Variant discovery from assembly-versus-assembly alignment
Our approach starts with assembly-versus-assembly alignment, for which we use the LAST aligner  with the application of a split-alignment algorithm (Martin Frith, personal communication). In the assembly-versus-assembly alignment, we transverse each scaffold from 5’ to 3’ and record variants when mismatches, small insertions or deletions (indels) or other more complex forms of genome rearrangements are observed in one alignment block, or when breakpoints between two linear alignment blocks occur (Fig. 1a). We categorize the variations between the reference and the individual de novo assembly into ‘SNP’, ‘deletion’, ‘insertion’, ‘inversion’, ‘simultaneous gap’, or ‘intra- and inter-chromosomal translocation’, whereas the ones that cannot be characterized are categorized as ‘no solution’. We group the unaligned sequences in the de novo assembly as ‘clipped sequences’ or ‘nomadic sequences’; these are novel sequence candidates, but could also be due to contamination, assembly errors or other artifacts. The reference regions that are not covered by the de novo assembly are categorized as ‘inter-scaffold gaps’ or ‘intra-scaffold gaps’, and they are often associated with large repetitive sequences in the human genome or result from insufficient sequencing depth.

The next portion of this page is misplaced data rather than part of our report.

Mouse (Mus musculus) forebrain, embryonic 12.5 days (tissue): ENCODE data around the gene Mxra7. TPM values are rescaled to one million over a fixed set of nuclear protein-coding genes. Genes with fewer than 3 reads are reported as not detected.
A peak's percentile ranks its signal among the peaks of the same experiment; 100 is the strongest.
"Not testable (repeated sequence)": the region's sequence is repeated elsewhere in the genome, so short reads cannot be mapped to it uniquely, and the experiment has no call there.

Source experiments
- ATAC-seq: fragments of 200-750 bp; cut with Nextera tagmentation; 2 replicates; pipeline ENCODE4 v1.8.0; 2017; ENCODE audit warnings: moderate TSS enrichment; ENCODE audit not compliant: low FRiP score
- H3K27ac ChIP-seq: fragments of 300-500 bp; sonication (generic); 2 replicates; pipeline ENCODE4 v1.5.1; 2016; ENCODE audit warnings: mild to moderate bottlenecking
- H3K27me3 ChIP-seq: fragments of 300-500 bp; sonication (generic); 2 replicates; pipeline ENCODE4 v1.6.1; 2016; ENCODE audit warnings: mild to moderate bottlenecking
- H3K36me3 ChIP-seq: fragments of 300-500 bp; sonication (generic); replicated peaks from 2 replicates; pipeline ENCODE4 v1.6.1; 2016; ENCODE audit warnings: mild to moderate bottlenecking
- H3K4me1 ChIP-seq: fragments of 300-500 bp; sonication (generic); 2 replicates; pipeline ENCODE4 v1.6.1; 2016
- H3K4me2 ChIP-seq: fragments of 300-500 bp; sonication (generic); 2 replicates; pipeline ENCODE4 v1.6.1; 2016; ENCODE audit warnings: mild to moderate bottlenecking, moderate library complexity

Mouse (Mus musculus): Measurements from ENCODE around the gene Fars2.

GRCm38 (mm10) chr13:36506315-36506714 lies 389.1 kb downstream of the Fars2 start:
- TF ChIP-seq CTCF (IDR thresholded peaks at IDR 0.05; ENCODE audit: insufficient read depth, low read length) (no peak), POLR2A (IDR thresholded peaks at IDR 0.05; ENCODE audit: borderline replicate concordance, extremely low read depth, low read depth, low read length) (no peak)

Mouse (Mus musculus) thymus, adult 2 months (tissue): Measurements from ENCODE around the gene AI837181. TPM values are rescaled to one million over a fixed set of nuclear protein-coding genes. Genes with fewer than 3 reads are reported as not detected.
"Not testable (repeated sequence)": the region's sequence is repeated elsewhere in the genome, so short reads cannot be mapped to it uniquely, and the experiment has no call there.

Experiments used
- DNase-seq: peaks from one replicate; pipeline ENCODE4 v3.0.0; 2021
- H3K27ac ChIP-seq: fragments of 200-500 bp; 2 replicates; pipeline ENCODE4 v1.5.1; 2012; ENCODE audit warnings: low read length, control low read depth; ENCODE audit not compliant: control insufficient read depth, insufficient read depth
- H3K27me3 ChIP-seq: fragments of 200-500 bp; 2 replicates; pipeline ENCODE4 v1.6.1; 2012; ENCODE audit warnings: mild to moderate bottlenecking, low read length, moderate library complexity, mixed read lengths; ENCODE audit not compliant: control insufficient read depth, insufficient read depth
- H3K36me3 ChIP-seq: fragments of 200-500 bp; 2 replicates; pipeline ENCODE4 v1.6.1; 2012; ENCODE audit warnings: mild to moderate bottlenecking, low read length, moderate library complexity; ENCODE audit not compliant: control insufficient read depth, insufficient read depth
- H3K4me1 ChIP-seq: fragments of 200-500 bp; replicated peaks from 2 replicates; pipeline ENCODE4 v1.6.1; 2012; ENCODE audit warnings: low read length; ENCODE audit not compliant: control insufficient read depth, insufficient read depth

Around the breakpoints of the structural variants, we use an align-gap-excise alignment algorithm  to perform local realignment (Fig. 1a). In this process, all the variants are left-shifted and the representations of complex variants are unified, which facilitates population genetics studies of variation . Subsequently, we combine all the variants from different de novo genome assemblies and store them in standard Variant Call Format (VCF) in accordance with the conventions of the 1000 Genomes Project (Fig. 1b) . When performing this step of the approach, we recommend including the publicly available de novo genome assemblies from the same population (termed prior de novo assemblies in Fig. 1b) to increase the discovery power and provide prior information for the subsequent variant score recalibration process.